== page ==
The Kashak family of Syria has been busy since arriving in the U.S. three months ago.
For two of those months, Thafer Kashak has worked as a sous chef in a Middle Eastern restaurant in Fresno. The rest of the time, he was preparing to work and getting his wife, Nour, and their three children settled into a Fresno apartment an ocean away from home and a war that ripped the lives they knew apart.
On Saturday morning, the family will also be cooking a traditional Arabic breakfast for those participating in a fundraising walk for Syrian refugees in need overseas. They’re grateful for the hospitality shown to them by new neighbors and want to give back. They say their Muslim faith stresses the importance of “manners, acceptance and tolerance, love for others and respect.” Terrorists are not Muslims, the family says; they are criminals.
So many religions – including Unitarian Universalism – teach that welcoming the stranger is an essential part of living a life of faith. We seem to have forgotten that. Saturday’s march will help us all remember together.
Rev. Tim Kutzmark
Funds raised during the walk will benefit the Syrian American Medical Society, an organization that brings medical care and humanitarian aid to Syrian refugees and other displaced people in Syria, the surrounding countries of the Middle East and Europe. The Kashak family are among about 10,000 exiles in the U.S. who fled the Syrian war – just a sliver of the millions displaced, reports the Associated Press. Aimee Abu-Shamsieh with Central Valley Physicians for Humanitarian Aid, helping organize Saturday’s fundraiser, says the pre-war population of Syria was estimated at about 23 million, and roughly half its inhabitants have since fled their homes due to violence.
The Kashak family fled Syria in 2012. People were being shot in the streets outside their home and cars set ablaze. They previously lived a quiet, peaceful life, sustained by income from a sweets shop and factory that Thafer Kashak owned and operated.
They ended up in a refugee camp in “subhuman” conditions on the border between Jordan and Syria, living in a tent in the desert without running water for a few days before family living in a nearby city came to claim them. But guards didn’t let them leave, citing a lack of paperwork, so they had to escape. Now, their eldest son says, to leave a refugee camp, people there must pay a “sponsor.”
The refugee crisis in Syria, Iraq, and other war-torn countries is one of the most dire crisis facing our world today.
Reza Nekumanesh, director of the Islamic Cultural Center of Fresno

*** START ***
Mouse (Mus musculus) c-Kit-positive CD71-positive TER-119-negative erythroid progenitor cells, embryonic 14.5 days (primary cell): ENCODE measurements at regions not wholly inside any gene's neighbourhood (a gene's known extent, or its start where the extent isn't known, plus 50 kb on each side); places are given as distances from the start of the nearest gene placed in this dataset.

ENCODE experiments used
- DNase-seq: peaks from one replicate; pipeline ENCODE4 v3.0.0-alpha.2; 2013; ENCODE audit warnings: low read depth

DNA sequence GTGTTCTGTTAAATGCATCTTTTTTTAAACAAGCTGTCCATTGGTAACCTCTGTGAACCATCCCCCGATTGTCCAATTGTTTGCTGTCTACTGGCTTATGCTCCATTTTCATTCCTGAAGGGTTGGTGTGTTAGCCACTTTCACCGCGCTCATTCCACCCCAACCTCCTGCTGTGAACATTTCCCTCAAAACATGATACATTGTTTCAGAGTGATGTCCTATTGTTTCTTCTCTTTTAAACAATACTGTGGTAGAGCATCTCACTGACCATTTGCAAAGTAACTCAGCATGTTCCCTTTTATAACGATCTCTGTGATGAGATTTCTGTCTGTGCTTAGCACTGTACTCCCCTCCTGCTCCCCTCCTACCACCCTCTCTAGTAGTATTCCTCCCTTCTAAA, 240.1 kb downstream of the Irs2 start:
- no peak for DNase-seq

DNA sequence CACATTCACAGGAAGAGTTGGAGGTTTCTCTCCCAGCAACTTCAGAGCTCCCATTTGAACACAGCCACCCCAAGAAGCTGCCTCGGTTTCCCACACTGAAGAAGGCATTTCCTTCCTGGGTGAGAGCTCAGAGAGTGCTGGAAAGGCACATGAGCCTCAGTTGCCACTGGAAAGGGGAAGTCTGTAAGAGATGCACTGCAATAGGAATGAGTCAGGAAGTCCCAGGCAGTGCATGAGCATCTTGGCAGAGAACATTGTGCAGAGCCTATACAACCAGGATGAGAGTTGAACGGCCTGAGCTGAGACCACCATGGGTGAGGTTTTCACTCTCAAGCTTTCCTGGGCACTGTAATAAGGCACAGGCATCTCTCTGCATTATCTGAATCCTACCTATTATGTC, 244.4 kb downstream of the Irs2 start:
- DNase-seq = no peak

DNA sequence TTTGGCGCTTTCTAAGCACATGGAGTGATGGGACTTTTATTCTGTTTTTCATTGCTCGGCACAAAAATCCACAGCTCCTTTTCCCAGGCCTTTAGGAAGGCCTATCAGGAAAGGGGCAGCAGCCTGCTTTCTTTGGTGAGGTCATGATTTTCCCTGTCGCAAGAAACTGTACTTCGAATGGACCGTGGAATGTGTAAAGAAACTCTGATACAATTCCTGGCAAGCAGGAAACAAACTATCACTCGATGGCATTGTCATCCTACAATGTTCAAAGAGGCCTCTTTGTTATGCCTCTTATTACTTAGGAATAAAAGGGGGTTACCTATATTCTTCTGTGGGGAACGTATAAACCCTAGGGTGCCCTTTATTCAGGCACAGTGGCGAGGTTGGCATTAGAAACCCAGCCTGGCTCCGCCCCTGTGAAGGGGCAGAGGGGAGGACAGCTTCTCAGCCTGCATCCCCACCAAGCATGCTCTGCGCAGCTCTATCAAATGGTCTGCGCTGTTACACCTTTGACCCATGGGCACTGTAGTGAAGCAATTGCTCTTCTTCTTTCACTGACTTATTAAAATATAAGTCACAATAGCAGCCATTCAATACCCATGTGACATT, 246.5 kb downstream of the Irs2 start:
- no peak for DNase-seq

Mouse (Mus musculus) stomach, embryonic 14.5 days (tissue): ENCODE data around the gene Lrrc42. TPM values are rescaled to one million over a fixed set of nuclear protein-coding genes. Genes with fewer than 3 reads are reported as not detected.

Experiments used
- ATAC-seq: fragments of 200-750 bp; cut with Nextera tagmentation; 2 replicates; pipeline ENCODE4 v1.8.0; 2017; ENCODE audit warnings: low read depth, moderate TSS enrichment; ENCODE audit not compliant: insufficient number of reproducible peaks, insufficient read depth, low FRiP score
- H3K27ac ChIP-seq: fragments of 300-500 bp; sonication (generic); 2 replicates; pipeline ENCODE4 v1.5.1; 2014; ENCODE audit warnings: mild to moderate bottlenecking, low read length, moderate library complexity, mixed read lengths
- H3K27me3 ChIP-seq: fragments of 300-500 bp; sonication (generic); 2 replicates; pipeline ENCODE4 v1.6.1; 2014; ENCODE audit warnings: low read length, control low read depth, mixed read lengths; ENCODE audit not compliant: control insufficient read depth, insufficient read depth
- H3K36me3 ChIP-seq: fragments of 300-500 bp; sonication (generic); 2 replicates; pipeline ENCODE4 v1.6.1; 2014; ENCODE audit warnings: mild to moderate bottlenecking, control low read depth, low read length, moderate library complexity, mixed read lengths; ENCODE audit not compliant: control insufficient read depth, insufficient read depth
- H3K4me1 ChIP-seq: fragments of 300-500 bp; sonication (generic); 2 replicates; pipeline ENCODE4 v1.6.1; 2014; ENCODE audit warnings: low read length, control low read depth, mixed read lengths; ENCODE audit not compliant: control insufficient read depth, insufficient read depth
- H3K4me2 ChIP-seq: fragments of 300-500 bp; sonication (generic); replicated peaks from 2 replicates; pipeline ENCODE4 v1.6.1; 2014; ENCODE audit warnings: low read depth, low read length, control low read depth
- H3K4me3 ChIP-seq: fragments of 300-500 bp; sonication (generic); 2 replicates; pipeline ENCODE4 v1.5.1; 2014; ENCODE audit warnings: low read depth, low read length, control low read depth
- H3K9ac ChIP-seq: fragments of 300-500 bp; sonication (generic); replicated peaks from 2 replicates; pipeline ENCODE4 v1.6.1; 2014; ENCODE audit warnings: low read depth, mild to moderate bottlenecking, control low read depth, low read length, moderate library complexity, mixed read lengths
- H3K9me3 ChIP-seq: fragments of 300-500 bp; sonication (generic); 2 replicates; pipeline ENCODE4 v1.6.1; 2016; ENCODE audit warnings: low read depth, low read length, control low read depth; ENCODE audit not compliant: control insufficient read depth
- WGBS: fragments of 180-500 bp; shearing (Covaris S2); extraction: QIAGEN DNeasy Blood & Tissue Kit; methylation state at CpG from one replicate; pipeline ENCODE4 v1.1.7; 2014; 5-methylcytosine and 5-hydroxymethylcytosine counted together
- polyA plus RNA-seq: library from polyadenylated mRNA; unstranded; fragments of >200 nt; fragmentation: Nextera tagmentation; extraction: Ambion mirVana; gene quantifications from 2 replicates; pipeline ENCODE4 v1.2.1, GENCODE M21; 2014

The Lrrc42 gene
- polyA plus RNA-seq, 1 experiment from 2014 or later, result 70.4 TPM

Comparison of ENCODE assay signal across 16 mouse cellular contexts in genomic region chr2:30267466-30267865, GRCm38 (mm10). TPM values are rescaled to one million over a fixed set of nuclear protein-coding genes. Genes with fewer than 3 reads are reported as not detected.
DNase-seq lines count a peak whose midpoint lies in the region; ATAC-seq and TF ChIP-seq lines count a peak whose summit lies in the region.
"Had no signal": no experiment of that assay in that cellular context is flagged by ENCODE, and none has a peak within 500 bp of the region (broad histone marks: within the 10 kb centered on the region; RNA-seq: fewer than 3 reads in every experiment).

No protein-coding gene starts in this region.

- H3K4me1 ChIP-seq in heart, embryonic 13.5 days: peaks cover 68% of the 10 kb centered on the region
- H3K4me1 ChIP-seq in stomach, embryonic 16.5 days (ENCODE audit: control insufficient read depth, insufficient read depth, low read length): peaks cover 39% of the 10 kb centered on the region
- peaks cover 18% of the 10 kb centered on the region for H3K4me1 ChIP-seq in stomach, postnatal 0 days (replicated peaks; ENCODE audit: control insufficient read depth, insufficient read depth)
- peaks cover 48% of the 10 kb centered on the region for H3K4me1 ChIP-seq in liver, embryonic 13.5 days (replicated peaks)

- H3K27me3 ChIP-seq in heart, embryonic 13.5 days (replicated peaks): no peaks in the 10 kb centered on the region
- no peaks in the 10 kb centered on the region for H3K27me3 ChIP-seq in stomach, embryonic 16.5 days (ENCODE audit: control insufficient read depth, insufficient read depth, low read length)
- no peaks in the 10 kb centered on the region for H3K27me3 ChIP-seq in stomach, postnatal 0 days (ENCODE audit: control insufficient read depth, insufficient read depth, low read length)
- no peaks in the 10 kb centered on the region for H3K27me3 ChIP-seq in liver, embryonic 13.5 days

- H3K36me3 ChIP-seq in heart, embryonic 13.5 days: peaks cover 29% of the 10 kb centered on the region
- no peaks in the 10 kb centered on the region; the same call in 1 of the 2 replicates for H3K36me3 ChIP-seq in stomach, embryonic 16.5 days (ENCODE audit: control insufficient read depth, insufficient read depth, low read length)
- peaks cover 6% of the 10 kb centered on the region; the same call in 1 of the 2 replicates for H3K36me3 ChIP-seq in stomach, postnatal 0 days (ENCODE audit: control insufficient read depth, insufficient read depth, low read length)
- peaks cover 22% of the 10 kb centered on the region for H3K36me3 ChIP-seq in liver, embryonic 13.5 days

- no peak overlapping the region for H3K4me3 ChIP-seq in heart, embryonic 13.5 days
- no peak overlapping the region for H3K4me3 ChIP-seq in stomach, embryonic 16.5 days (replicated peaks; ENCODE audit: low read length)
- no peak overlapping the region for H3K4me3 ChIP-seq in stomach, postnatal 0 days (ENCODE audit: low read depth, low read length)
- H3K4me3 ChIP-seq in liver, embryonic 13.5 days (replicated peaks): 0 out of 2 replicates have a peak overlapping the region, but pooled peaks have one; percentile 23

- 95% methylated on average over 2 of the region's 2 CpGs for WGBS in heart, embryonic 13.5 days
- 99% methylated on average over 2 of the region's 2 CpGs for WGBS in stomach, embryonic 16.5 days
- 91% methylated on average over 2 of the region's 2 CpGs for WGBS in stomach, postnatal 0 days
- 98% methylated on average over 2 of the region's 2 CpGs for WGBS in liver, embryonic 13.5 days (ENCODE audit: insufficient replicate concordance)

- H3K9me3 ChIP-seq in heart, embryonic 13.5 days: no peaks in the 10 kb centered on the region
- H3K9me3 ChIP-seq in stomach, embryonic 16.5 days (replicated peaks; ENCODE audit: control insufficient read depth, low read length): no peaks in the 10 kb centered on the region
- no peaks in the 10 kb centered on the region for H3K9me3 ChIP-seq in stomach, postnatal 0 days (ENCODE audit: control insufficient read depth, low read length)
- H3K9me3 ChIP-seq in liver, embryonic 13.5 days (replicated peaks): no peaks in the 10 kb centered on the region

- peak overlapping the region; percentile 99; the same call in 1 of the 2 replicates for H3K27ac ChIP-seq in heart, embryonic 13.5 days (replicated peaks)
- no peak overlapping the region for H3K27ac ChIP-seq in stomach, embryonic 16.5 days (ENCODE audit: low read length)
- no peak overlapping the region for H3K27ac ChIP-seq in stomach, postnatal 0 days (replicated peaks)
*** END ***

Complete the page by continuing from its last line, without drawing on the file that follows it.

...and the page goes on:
In Jordan, Syrian refugees were not allowed to work at first, so Thafer Kashak had to bake sweets illegally to provide for his family. He was later approached by United Nations officials, who asked if he wanted to go to the U.S. He wanted his children to receive a good education and have more opportunities, so he accepted. He says the interview and background check process took 20 months before they were allowed to come to the country. They settled in Fresno because an extended family member is in the city.
The White House announced last week that it will accept more refugees from countries throughout the world next year, increasing the number to 110,000 compared to the 85,000 allowed in 2016. Rev. Tim Kutzmark of the Unitarian Universalist Church of Fresno – the halfway point for those participating in the 2-mile fundraiser walk departing from the Islamic Cultural Center of Fresno – says the U.S. should accept many more.
“Many members of our church are concerned that such a small amount of Syrian refugees are being allowed to enter this country compared to, for instance, Germany,” Kutzmark says. “We are doing so little as a nation at a time when the need is so great.
“This march is allowing Fresno to do something. At a time when anti-immigrant rhetoric is spewing from some politicians, the march becomes a shared statement declaring that all people have worth and deserve to be treated with fairness, kindness and respect. My heart breaks each time I see a photo of a frightened Syrian family fleeing for their lives. So many religions – including Unitarian Universalism – teach that welcoming the stranger is an essential part of living a life of faith. We seem to have forgotten that. Saturday’s march will help us all remember together.”
Among those who will be in attendance at Saturday’s walk is Jim Grant, director of the Roman Catholic Diocese of Fresno’s social justice ministry, who says Pope Francis is urging people to help refugees.
“He said welcoming refugees into our homes is the greatest security against terrorism,” Grant says. “The pope sees that refugees are not a national threat. They are a benefit, and if we could please take care of them, that could end terrorism.”
Reza Nekumanesh, director of the Islamic Cultural Center of Fresno, shared a similar plea.
“It is terrible that it has become a political issue instead of the humanitarian issue that it truly is,” Nekumanesh says. “Families are seeking safe haven from war and terror, and because of ignorance and a supposed fear of importing terrorism, the families become targets of suspicion and hatred. They are seeking safety and solace from the very terrorism that Americans fear.”
Fundraiser walk for Syrian refugees
What: Fundraiser walk organized by the Central Valley Physicians for Humanitarian Aid to support Syrian refugees displaced by conflict overseas
When: 9 a.m. Saturday, Sept. 24
Where: Islamic Cultural Center of Fresno, 2111 E. Nees Ave., Fresno
Details: After the 2-mile walk, participants will receive a traditional Arabic breakfast, and there will be speakers and activities. Registration is $20, $10 for students age 6 or older, $50 for families, and free for children age 5 or younger. Day-of registration is available, beginning at 8 a.m., but early registration is requested by visiting fblinks.com/walk. For more information, call 559-473-7564 or email firstname.lastname@example.org.